What is a Personal Loan and how do I use it?
Whether you’ve experienced a sudden emergency or need extra cash for an upcoming vacation, personal loans can help.
A personal loan is money lent by a financial institution like a bank, credit union, or other credit issuer and can be used for pretty much anything. It has a fixed interest rate (APR) and must be repaid over a specified period of time.
The majority of personal loans are unsecured, meaning they aren’t backed by collateral, like your home or vehicle. Since this is riskier for the lender, they’ll focus on things like your credit score/history, income, and even employment when deciding to approve you for a loan.
How it works
The first step is to submit your personal loan application. Many lenders today will let you do this online, but you can also do it in person if working with a bank. Most lenders will also allow you to submit a preliminary application, which includes some basic details, like your name and contact information, your income, and your credit score to get you some quick quotes.
The complete application will include more personal details and require you to submit documents, like pay stubs and bank statements.
While preliminary applications typically run a soft credit check which won’t appear on your credit report, a complete application will run a hard credit check which can negatively impact your credit score, but only temporarily.
If you’re just trying to round up some quick quotes from a variety of lenders to compare rates, be sure the preliminary application you submit does not make a hard inquiry—lenders are required to tell you whether it’s a soft or hard credit check when applying.
The size of the personal loan depends on the lender. Some lenders offer loans as small as $500 and others offer loans as big as $500,000, but they typically range from $1,000 to $50,000. The amount of the loan also depends on your credit profile, which is made up of your credit score, credit history, how much debt you currently have, income, and employment.
The loan term is the repayment period of the loan, which typically ranges from 12 months to 60 months. Some people prefer a longer loan term to make their monthly payments smaller, and others prefer a shorter loan term so they pay less in interest over the life of the loan.
When you borrow money, you have to pay the money back plus interest. The interest rate is that extra amount you’ll have to pay each month until the end of your loan term. When comparing lenders, the interest rate is what you want to look at to see how expensive the loan will be.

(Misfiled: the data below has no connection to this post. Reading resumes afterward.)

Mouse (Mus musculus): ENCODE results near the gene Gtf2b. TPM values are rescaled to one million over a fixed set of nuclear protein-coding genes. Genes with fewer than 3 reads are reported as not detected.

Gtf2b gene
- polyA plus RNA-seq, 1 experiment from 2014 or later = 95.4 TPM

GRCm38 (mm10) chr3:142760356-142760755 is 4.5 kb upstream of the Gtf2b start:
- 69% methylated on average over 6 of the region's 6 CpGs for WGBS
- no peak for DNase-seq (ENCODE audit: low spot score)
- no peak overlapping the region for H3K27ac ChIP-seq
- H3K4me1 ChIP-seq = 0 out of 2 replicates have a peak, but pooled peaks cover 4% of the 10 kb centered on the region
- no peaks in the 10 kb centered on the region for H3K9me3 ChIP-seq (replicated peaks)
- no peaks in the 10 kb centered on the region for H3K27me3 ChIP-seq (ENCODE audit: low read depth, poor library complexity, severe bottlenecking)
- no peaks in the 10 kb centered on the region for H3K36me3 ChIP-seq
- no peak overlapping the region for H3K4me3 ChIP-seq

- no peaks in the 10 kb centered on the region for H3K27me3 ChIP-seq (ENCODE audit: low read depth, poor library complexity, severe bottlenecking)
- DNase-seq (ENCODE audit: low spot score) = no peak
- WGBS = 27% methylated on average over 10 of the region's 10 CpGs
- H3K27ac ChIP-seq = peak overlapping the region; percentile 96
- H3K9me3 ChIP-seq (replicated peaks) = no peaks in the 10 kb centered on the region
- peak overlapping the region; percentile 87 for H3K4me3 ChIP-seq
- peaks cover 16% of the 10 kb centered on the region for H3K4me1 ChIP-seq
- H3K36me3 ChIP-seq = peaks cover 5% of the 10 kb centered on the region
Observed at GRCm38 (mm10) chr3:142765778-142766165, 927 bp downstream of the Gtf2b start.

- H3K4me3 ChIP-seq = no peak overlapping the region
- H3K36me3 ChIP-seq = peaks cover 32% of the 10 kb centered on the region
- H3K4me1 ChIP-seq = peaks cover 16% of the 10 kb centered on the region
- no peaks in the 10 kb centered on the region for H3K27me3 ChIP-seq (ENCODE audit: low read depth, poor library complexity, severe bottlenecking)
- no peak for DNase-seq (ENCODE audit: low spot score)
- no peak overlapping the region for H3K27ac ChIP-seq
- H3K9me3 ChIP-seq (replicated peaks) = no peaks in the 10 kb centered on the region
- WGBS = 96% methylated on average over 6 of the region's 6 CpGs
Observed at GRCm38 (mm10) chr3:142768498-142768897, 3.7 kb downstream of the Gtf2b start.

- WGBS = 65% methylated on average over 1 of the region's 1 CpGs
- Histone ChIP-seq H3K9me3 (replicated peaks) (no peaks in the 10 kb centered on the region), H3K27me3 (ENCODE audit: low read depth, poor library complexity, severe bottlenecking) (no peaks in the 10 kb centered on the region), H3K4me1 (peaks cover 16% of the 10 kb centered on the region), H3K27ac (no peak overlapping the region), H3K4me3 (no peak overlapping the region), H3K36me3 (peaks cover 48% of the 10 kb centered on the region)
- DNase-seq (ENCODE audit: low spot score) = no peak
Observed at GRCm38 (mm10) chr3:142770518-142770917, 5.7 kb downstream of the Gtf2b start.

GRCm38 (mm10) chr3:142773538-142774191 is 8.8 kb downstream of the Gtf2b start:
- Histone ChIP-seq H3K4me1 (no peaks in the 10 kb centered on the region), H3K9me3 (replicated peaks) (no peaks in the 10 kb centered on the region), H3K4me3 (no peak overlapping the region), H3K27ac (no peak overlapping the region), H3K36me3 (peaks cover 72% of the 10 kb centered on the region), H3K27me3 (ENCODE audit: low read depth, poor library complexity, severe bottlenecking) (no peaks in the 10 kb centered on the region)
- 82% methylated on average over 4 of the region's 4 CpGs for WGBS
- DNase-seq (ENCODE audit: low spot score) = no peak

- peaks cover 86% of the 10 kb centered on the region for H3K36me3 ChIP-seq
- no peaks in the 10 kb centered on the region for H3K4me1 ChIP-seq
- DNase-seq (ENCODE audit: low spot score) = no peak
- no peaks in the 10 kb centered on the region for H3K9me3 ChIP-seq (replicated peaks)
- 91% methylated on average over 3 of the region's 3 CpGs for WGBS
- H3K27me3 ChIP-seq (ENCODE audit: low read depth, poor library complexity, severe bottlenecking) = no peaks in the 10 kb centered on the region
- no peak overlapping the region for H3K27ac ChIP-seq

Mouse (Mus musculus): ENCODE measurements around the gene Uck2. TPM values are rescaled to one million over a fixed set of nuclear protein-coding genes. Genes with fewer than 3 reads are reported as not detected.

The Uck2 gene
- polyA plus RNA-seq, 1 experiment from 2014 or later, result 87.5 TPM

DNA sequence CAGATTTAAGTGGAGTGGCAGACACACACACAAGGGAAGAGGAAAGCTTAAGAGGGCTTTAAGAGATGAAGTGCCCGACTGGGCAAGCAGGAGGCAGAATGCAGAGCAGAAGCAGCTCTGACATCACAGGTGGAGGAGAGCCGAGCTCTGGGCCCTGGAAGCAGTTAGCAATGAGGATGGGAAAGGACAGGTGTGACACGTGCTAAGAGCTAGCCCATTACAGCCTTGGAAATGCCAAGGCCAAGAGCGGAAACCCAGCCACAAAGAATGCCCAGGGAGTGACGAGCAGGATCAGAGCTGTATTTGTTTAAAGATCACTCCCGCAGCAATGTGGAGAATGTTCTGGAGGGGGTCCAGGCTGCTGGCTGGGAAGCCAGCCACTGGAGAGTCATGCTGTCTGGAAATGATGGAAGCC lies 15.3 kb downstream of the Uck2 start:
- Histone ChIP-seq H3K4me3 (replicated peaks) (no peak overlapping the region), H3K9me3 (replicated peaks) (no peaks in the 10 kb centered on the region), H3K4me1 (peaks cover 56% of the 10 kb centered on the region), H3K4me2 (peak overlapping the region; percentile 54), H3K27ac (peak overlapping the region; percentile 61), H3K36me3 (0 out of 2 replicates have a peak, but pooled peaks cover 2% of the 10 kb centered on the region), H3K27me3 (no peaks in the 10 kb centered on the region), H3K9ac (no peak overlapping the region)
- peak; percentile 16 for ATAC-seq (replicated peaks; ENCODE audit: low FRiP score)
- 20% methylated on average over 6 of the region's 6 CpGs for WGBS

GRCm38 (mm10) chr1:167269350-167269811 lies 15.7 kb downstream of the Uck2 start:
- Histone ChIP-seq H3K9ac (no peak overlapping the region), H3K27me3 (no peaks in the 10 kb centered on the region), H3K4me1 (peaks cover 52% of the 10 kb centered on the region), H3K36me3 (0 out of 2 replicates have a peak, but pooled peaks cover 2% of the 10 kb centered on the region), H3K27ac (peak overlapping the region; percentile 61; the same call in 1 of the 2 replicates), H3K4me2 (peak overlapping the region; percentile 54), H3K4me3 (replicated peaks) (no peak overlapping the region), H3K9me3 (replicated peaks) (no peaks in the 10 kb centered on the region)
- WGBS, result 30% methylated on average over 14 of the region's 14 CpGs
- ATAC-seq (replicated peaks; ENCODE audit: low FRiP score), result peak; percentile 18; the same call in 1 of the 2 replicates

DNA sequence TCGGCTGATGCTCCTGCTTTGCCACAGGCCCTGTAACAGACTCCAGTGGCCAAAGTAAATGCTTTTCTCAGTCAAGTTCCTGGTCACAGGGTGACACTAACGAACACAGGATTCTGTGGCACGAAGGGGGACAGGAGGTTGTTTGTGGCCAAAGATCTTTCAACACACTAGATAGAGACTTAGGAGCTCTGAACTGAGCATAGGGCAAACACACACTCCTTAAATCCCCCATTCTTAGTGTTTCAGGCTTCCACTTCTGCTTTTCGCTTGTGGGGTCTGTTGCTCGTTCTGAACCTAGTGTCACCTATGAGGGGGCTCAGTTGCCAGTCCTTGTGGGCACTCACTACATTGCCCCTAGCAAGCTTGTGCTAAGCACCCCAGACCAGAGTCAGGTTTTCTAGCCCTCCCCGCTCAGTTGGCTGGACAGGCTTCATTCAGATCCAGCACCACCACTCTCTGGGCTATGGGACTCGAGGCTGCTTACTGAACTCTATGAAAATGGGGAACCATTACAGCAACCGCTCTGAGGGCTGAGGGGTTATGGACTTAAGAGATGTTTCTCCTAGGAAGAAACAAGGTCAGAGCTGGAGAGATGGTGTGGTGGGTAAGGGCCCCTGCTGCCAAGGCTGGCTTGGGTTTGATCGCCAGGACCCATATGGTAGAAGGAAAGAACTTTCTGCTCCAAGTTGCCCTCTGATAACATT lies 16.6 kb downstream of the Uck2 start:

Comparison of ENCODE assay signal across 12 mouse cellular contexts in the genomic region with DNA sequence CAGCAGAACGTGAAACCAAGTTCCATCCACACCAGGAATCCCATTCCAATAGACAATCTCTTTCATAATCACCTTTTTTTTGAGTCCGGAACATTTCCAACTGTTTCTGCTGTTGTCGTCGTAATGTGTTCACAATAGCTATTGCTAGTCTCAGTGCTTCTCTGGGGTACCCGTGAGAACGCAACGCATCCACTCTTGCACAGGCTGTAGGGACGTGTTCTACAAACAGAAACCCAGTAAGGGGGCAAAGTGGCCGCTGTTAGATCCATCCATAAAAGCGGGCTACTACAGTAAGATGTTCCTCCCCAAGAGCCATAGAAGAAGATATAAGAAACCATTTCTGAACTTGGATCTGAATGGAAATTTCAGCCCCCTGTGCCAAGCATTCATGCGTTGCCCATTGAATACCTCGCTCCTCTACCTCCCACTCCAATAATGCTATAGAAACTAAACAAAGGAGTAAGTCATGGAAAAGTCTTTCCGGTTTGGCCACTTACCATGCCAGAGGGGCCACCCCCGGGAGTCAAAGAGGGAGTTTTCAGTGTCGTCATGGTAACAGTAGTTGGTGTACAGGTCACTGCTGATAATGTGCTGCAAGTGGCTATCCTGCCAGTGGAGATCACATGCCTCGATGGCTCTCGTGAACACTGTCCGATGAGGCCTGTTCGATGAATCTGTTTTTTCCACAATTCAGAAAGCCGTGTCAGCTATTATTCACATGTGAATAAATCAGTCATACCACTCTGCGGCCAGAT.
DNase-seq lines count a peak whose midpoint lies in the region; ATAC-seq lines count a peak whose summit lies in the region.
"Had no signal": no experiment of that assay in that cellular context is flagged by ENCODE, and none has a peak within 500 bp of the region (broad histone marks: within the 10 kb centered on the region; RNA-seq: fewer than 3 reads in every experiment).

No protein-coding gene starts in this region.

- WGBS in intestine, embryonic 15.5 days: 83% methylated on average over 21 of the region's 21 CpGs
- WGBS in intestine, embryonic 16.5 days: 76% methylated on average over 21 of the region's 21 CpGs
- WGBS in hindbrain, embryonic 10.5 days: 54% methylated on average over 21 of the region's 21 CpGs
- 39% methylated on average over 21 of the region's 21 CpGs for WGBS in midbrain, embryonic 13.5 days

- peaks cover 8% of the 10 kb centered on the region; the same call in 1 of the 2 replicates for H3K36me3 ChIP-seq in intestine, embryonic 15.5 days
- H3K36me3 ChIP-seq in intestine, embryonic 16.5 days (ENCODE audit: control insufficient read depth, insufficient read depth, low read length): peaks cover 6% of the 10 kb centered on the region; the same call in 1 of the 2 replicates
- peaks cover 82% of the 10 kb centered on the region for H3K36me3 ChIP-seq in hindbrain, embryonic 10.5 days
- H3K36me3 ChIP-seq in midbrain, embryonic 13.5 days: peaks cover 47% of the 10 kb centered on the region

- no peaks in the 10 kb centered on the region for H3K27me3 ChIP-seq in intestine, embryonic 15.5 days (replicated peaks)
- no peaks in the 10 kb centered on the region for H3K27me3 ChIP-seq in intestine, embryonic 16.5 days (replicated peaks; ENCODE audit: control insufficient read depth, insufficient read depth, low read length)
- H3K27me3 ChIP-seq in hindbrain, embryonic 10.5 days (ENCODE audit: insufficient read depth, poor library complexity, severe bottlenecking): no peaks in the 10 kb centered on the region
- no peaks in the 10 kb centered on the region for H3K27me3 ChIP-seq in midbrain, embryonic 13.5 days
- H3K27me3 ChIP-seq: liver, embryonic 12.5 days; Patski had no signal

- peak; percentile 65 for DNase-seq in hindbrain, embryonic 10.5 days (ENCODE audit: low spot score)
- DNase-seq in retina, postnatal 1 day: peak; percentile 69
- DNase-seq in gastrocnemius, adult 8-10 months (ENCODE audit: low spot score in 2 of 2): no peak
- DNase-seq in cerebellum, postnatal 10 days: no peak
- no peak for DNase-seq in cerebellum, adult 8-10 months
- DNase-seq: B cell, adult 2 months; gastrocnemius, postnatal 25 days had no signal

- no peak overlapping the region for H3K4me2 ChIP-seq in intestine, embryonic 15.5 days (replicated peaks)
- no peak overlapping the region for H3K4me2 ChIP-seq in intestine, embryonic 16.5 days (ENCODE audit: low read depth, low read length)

When considering a personal loan offer, always check for additional fees. Some loans will have a prepayment fee, which is a fee you’ll get if you pay the loan off early. Another common fee is an origination fee, which is the cost of processing your loan application.
Some lenders will charge additional fees, so be careful and always read the fine print!
Should I get One?
While taking on debt always comes with risks, like hurting your credit score, if you’re late on a payment, a personal loan can help build your credit profile if done smartly.
While we don’t recommend taking one out to finance things like vacations or a shopping spree, a personal loan is a great idea when consolidating debt, refinancing, and making large purchases, like a vehicle.
The key is to stay on top of your payments and manage your loan responsibly. Forgetting about your loan and not making payments could result in fees and interest hikes, which will only increase your debt.
What Do I Need in Order to Get One?
The main types of information a lender will need when approving a personal loan are the following:
- Proof of identity, like a driver’s license or social security card
- Proof of address, like a utility bill or voter registration
- Verification of income, like a pay stub or tax form
In addition to these, lenders will also check that you have enough cash flow for a loan by looking at your current debt as well as credit history.
If your personal loan payment is late by 30 to 90 days, it’s considered default (though the timing depends on the lender). If you’re just a few days late, your loan is considered delinquent. Either way, neither of these are good and can result in a drop in your credit score.
Once a loan is default, lenders will often sell the loan balance to debt collection agencies which will result in a barrage of phone calls, emails, and even text messages from the agency in an attempt to collect.
A lender or debt collector can seek repayment by taking you to court.
If used correctly, a personal loan is a great way to receive quick funding. With that said, there are alternatives.
Credit cards are another viable option if you need access to cash. With a credit card, you need to pay back the full balance by the due date or else pay interest, which can be high.
A secured loan is one that is backed by collateral. You can get much lower interest rates on a secured loan since the lender has less risk. If you default on your loan, the lender can recoup the money owed by seizing your assets. This, of course, places the risk on you, the borrower.
If you have trouble borrowing from traditional financial institutions, you may have luck securing a peer-to-peer loan, which lets you borrow from individuals and investors. There are online marketplaces that can connect you to a lender.
While there are a variety of ways to get access to quick cash, a personal loan is probably the best way. If you have a decent credit profile, you can get solid loan terms and low interest rates.
Now that you’re more familiar with personal loans and the process involved in getting one, the next step is to do your research and find the perfect lender.
Do you have more questions about personal loans? Do you want to share a good or bad experience with us? We love to hear from our friends, feel free to contact us at firstname.lastname@example.org.